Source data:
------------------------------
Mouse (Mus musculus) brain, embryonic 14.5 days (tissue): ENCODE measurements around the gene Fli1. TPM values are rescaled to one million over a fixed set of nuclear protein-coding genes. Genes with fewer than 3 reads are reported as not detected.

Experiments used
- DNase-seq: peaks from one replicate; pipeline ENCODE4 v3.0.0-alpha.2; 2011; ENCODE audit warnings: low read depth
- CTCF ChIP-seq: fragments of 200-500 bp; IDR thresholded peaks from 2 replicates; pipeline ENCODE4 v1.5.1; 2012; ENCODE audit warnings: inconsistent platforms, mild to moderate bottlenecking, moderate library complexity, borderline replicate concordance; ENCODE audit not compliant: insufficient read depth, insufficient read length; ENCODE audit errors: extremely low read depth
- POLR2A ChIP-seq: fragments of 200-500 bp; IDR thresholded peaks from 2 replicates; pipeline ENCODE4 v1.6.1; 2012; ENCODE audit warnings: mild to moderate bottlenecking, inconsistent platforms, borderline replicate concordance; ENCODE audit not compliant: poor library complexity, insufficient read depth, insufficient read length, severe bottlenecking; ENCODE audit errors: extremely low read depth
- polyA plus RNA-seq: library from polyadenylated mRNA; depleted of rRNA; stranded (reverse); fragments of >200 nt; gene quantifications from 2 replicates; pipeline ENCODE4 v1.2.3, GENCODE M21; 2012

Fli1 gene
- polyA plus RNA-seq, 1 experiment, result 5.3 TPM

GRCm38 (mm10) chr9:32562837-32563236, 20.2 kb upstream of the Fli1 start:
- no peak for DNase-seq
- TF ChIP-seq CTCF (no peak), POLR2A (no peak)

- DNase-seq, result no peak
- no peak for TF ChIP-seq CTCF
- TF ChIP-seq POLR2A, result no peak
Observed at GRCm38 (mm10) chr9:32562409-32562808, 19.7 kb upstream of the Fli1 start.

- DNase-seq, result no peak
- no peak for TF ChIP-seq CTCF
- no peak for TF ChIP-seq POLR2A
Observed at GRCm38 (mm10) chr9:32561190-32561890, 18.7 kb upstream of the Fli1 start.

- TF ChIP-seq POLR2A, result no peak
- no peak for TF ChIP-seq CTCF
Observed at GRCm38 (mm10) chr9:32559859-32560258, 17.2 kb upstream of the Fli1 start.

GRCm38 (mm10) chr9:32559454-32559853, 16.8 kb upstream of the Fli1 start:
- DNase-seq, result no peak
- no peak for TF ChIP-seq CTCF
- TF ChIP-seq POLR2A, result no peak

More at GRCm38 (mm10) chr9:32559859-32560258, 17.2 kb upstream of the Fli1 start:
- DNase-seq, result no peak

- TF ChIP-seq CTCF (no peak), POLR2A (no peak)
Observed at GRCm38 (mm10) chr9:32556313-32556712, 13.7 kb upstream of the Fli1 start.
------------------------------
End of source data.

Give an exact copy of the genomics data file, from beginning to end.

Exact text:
Mouse (Mus musculus) brain, embryonic 14.5 days (tissue): ENCODE measurements around the gene Fli1. TPM values are rescaled to one million over a fixed set of nuclear protein-coding genes. Genes with fewer than 3 reads are reported as not detected.

Experiments used
- DNase-seq: peaks from one replicate; pipeline ENCODE4 v3.0.0-alpha.2; 2011; ENCODE audit warnings: low read depth
- CTCF ChIP-seq: fragments of 200-500 bp; IDR thresholded peaks from 2 replicates; pipeline ENCODE4 v1.5.1; 2012; ENCODE audit warnings: inconsistent platforms, mild to moderate bottlenecking, moderate library complexity, borderline replicate concordance; ENCODE audit not compliant: insufficient read depth, insufficient read length; ENCODE audit errors: extremely low read depth
- POLR2A ChIP-seq: fragments of 200-500 bp; IDR thresholded peaks from 2 replicates; pipeline ENCODE4 v1.6.1; 2012; ENCODE audit warnings: mild to moderate bottlenecking, inconsistent platforms, borderline replicate concordance; ENCODE audit not compliant: poor library complexity, insufficient read depth, insufficient read length, severe bottlenecking; ENCODE audit errors: extremely low read depth
- polyA plus RNA-seq: library from polyadenylated mRNA; depleted of rRNA; stranded (reverse); fragments of >200 nt; gene quantifications from 2 replicates; pipeline ENCODE4 v1.2.3, GENCODE M21; 2012

Fli1 gene
- polyA plus RNA-seq, 1 experiment, result 5.3 TPM

GRCm38 (mm10) chr9:32562837-32563236, 20.2 kb upstream of the Fli1 start:
- no peak for DNase-seq
- TF ChIP-seq CTCF (no peak), POLR2A (no peak)

- DNase-seq, result no peak
- no peak for TF ChIP-seq CTCF
- TF ChIP-seq POLR2A, result no peak
Observed at GRCm38 (mm10) chr9:32562409-32562808, 19.7 kb upstream of the Fli1 start.

- DNase-seq, result no peak
- no peak for TF ChIP-seq CTCF
- no peak for TF ChIP-seq POLR2A
Observed at GRCm38 (mm10) chr9:32561190-32561890, 18.7 kb upstream of the Fli1 start.

- TF ChIP-seq POLR2A, result no peak
- no peak for TF ChIP-seq CTCF
Observed at GRCm38 (mm10) chr9:32559859-32560258, 17.2 kb upstream of the Fli1 start.

GRCm38 (mm10) chr9:32559454-32559853, 16.8 kb upstream of the Fli1 start:
- DNase-seq, result no peak
- no peak for TF ChIP-seq CTCF
- TF ChIP-seq POLR2A, result no peak

More at GRCm38 (mm10) chr9:32559859-32560258, 17.2 kb upstream of the Fli1 start:
- DNase-seq, result no peak

- TF ChIP-seq CTCF (no peak), POLR2A (no peak)
Observed at GRCm38 (mm10) chr9:32556313-32556712, 13.7 kb upstream of the Fli1 start.